Mustapha’s second wife arrives at the doorway some time later, looking for him. She looks around Noumbe’s house, praises her utensils and behaves amicably. With a jolt, Noumbe realises that this politeness comes because she is no longer seen as a competition- she is no longer Mustapha’s favourite, hence she poses no threat. Back when she was newly married, she usurped much time from the second wife, too, this very same way. As she thinks more, she wonders why women let themselves become men’s playthings. Between her and the second wife, they maintain a rigidity, where neither of them are willing to lose face or let go of their pride. They both desired to be spoiled- once, they had been the favourite. And now, they are left behind for someone new. They save their little dignity by not uttering false words. When the second wife left, Noumbe knew the meaning of her visit- to show her that she was old now, too, and that Mustapha had someone younger. Now Noumbe would have to toe the line with the other wives.
Two days pass- Noumbe does not eat properly, and when Aida asks if she should fetch Mustapha, Noumbe tells her sternly not to. She does not want to stoop further and claim a man who does not want it. She is sure he will visit her on the last night, nonetheless she sends her children to deliver a message to the fourth wife: that she is not well, and Mustapha must come immediately. As it turns out, he will come- he and some friends were indeed at the fourth wife’s house. Noumbe quickly hurries inside to prepare a meal and dress up- she had originally planned to say spiteful words despite the beating she would get, but now she decides to just express joy and make up for the lost days. Alas, he does not show up. Aida decides to keep her company instead, trying to comfort her.
Finally, in the late night, Mustapha arrives dressed in white, with two henchmen. Noumbe cannot help but be hostile towards him. When he asks how she is, she replies coldly. It makes the henchman uncomfortable, and they begin to rise, but Mustapha insists they stay. He asks her why she didn’t stand when he came in, and why there are three plates. She says mockingly that it is for his three days, not that it would interest him, and he realises she is trying to humiliate him in front of his friends. Angrily, he stands up to leave, and Noumbe accidentally smashes a plate. Then she purposely breaks the other two. Mustapha splutters that her behaviour is due to her heart and her jealousy, despite the fact that it’s been “only” 2 days. He tells the neighbours to give her ash with water, and as he leaves, he and the henchmen condemn the new communities for women empowerment and the policies against polygamy- Mustapha cannot imagine being married to a single woman forever. They leave without a second glance, while the neighbours remain behind to help Noumbe and give her ash mixed with water.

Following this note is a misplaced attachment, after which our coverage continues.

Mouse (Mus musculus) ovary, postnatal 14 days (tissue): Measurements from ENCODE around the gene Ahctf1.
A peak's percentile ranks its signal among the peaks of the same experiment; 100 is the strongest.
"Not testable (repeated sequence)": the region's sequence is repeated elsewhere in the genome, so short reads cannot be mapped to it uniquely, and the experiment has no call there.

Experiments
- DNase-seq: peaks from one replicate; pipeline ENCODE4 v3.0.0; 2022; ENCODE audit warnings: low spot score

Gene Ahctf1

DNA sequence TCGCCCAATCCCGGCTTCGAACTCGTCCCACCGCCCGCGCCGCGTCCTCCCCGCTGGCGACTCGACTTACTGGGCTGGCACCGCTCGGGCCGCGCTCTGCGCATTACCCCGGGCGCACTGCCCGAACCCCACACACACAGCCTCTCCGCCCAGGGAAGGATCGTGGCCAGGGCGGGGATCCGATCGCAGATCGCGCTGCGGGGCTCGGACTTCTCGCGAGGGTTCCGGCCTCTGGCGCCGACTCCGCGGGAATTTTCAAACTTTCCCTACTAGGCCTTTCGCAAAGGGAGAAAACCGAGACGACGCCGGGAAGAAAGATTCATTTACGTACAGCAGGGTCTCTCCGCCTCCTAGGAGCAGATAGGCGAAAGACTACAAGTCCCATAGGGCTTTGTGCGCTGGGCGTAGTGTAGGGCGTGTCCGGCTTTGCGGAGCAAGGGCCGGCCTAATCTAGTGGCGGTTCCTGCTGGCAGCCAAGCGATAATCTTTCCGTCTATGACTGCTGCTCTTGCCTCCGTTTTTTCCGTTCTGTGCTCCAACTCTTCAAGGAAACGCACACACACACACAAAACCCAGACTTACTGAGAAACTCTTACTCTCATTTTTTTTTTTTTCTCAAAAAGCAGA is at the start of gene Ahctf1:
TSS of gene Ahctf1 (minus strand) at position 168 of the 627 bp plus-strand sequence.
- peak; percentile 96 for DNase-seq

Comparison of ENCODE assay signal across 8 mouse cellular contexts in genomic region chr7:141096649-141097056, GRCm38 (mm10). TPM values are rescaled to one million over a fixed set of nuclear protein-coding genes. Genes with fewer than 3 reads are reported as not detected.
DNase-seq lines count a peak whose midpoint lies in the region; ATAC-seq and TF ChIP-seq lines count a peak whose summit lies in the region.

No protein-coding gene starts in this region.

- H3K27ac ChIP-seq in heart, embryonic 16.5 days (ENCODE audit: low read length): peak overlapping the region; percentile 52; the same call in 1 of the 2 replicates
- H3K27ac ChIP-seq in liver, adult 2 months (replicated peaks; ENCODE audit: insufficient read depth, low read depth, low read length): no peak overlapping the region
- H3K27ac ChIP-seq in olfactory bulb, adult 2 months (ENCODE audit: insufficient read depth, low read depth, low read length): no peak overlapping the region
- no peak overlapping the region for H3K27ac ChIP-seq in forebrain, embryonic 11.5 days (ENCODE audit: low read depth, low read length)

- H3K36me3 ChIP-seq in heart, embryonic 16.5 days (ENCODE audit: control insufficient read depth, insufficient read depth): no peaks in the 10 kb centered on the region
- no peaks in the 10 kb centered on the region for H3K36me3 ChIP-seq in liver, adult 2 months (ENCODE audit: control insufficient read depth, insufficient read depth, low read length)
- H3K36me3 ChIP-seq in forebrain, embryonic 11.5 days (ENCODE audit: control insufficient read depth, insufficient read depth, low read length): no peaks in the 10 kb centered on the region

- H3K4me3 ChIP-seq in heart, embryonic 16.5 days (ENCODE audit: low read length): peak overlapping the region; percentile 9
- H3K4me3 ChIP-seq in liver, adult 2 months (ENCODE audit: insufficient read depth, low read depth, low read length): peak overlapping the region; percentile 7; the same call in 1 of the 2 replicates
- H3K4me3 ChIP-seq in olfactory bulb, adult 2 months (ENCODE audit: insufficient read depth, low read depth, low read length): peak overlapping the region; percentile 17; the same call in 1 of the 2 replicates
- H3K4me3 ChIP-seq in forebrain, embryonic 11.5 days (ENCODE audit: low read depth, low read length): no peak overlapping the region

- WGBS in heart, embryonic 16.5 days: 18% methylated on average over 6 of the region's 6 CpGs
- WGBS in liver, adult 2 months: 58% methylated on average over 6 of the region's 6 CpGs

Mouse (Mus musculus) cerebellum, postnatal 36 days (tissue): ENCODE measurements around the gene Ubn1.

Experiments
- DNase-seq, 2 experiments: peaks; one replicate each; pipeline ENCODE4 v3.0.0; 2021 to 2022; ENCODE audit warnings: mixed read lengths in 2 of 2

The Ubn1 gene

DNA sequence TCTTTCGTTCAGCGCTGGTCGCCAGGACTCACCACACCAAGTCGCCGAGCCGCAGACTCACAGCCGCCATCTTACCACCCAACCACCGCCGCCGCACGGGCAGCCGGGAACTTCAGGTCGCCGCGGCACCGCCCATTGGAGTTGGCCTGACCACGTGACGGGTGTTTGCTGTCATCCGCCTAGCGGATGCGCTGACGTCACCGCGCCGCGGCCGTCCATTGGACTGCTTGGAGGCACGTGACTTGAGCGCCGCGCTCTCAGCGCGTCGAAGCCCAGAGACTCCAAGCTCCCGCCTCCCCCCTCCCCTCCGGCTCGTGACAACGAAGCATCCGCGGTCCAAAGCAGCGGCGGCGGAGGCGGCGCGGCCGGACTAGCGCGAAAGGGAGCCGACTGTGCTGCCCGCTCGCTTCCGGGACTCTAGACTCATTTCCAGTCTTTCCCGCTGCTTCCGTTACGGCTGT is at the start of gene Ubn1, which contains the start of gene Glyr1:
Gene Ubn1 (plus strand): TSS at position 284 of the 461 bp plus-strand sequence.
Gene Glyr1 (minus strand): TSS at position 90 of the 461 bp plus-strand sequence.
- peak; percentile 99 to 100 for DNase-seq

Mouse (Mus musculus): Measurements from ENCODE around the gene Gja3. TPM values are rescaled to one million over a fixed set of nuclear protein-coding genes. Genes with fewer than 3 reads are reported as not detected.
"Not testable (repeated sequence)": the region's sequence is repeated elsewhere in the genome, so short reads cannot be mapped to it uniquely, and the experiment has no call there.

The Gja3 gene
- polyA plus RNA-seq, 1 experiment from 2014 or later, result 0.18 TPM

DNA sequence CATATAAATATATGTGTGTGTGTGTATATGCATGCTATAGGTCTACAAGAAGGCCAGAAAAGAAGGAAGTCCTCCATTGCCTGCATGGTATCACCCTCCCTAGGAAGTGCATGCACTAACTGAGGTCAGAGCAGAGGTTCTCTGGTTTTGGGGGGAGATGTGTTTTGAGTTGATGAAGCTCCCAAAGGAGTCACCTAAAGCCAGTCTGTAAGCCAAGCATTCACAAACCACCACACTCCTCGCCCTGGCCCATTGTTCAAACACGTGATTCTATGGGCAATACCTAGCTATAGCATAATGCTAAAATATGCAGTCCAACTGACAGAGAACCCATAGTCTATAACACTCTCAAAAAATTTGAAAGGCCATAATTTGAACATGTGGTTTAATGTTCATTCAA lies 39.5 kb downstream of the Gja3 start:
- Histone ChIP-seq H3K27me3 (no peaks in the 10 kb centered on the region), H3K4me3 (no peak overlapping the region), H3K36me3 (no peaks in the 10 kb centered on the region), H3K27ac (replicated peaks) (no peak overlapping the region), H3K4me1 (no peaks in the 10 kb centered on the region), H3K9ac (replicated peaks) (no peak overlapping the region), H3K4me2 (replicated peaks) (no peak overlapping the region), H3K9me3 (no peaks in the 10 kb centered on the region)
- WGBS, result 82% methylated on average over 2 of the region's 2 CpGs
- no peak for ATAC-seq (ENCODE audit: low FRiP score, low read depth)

Her Three Days | Analysis
Sembene uses dialogue and thought throughout the piece- especially thought, which provides descriptive observations and emotional lines within it. He also employs metaphor, imagery and symbolism. Her Three Days follows a woman named Noumbe, the third wife of a man named Mustapha. There is a rule in polygamy that the husband must spend at least three days a month with each wife- but he was not appearing at Noumbe’s house during her three days. This is because he had been staying at his new fourth wife’s house, and was kept occupied there. The themes of this story are jealousy, social change, community and culture, polygamy, female empowerment and gender differences.
The story starts with a stark imagery- “She raised her haggard face, and her far-away look ranged beyond the muddle of roofs, some tiled, others of thatch or galvanized-iron;”. Here, not only does Sembene use imagery to describe the setting, but the immediacy with which it follows the description of Noumbe’s face automatically makes readers connect the two. We imagine Noumbe’s face to be haggard and worn like the muddle of roofs. Next, we see just a few lines into the story that she is extremely excited to see her husband. The repetition of “her three days” may strike readers as uncommon- it is only then we come to know the rules of polygamy: the man must spend three days at least with each wife per month. This seems almost unbelievable, but in contrast, it is completely ingrained into Noumbe’s- and the town’s- lives to the point that that is the unquestioned norm.
The easy conversation between the women- for example, Aida’s enquiries, the women’s friendly teasing and the song and comfort- suggests that the people in the town are very close. This introduces the theme of culture and community. In fact, every time the husband doesn’t show up, or every time Noumbe is upset by the situation, there is always a section separated for the other’s comments and reactions. This highlights not just the strong bond of the community, but also how important reputation seems to be. We can once again see the theme of reputation when it comes to the way Noumbe dresses and cooks specifically when she knows her husband is coming. She wants him to see her a certain way, and she also internally feels the need to compete with the fourth wife. Since the fourth wife is younger, Noumbe becomes insecure.